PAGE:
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Facebook's Adding a Dislike Button to Messenger. Kind of.

Back in 2015, Facebook CEO Mark Zuckerberg sparked a surge of excitement by suggesting, during a Town Hall Q and A session, that a much requested ‘dislike’ option could soon be coming for Facebook.

The ‘dislike’ is the most requested Facebook addition of all-time, a quick and easy way to register opposition to a post or comment. Except, Zuckerberg wasn’t actually talking about a dislike, as such - he was talking about ‘Reactions’, Facebook’s emoji-like responses that enable users to share a wider range emotional responses, which were then launched shortly after his comments. Without a ‘dislike’ option.

Facebook is Adding a Dislike Button to Messenger. Kind of. | Social Media TodayOf course, the lack of a ‘dislike’ Reaction sparked a new wave of requests for the feature, but Facebook has avoided adding a dislike for various reasons – Zuckerberg has noted that a dislike button would not be “socially very valuable or good for the community”, which is similar to the line Facebook has taken over time, that a ‘dislike’ is intrinsically negative and not conducive to interaction and sharing.

But as reported by TechCrunch recently, they may soon be adding a dislike-esque option - though not in Facebook, but in Messenger instead.

Facebook is Adding a Dislike Button to Messenger. Kind of. | Social Media Today

Image via TechCrunch

As you can see, Facebook's testing a new emoji tool within Messenger threads – including a thumbs down, dislike response - which enables you to register your response quickly, just like Reactions. Your response is then displayed below the relevant message in the thread.

Facebook is Adding a Dislike Button to Messenger. Kind of. | Social Media Today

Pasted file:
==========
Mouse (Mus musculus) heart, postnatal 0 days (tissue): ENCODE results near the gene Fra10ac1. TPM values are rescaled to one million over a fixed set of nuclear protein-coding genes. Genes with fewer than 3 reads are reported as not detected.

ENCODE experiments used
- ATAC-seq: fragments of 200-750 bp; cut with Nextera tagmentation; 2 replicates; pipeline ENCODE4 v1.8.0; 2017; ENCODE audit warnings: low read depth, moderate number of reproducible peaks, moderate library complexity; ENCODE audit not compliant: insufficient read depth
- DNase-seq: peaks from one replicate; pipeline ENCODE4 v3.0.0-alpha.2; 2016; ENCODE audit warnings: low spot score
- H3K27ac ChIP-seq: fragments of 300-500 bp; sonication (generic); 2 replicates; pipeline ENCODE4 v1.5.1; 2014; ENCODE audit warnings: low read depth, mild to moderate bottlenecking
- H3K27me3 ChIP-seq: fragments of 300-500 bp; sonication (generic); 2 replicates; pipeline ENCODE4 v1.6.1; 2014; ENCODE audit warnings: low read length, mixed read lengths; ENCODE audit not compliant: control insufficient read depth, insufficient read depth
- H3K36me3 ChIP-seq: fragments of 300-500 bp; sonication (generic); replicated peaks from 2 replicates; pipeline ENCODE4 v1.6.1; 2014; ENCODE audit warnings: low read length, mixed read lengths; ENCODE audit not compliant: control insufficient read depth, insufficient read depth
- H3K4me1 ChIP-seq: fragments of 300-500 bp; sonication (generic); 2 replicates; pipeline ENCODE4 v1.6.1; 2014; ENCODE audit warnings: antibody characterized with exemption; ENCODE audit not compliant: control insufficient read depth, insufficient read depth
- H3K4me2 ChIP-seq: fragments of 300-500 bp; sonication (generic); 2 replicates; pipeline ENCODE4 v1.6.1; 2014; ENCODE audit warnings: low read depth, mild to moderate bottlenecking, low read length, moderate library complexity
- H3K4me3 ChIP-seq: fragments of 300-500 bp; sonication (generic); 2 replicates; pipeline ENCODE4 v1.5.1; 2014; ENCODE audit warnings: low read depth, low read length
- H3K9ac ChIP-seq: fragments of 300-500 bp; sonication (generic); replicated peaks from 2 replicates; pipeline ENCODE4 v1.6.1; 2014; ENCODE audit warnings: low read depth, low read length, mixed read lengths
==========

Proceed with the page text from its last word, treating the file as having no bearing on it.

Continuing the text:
Image via TechCrunch

Why in Messenger and not Facebook-proper? As noted by TechCrunch’s Josh Constine, quick responses like this could be especially helpful in fast-moving group chats:

“Imagine this thread:

Boss – Everyone OK with ordering pizza for lunch?

Coworker 1 – Does anyone want to go to the food trucks instead?

Coworker 2 – I’m going to go for sushi if anyone would rather do that.

You – Yes.”

As you can see from Constine’s example, such conversations can get convoluted – who and what you’re responding to can get muddled by the responses delivered in between. But if there were an easy way to respond to a specific comment…

Really, the addition makes perfect sense, so long as the Reactions don’t intrude on the conversation flow, which Facebook’s trying to avoid by making them smaller, appearing directly beneath the relevant message.

Facebook is Adding a Dislike Button to Messenger. Kind of. | Social Media Today

Image via TechCrunch

But much has been made specifically of the thumbs down, or dislike, response here. Why would Facebook add a dislike option in here and not in the main app?

There’s a couple of reasons why a dislike – if that’s what you want to call it – makes more sense in Messenger.

First off, Facebook says it’s not a dislike – they see it as a ‘no’. But second, the people you’re engaging with on Messenger are more likely to be friends and acquaintances, making the social consequence of a dislike less impactful.

Disliking someone’s public post could make that person feel uncomfortable about sharing in future for fear of being hit with more negative responses which everyone can see. But in private, these are people you know – you’re likely much more aware of the intended context of the thumbs down, and therefore less likely to take offense.

Of course, Facebook’s also pushing to get more users engaging with brands on Messenger and using the Messenger platform for customer service, and a dislike button in that context could have a different meaning. But again, it’s not public - the potential negative implications of a thumbs down response are lessened because it’s a more private channel.

In addition, simplifying responses could actually make it easier to communicate with Messenger Bots, Facebook’s other big Messenger for commerce element.

Really, adding quick response tools into Messenger seems to have more functional value than Reactions on their main platform, which, Facebook says, have been used 300 billion times since launch. That sounds like a lot, but for context, Facebook reportedly generates around 4 million Likes per minute - as such, Reactions are only contributing a very small amount of overall user response activity.

But on Facebook-proper, they don’t serve an immediate need – they’re an additional response option to indicate how you feel, but they don’t necessarily improve communication and connection. On Messenger, they would, which seems more valuable, at least on the surface of it.

There’s no word on whether this functionality will be rolled out more widely, Facebook has only confirmed that this is a “small test” at this stage.

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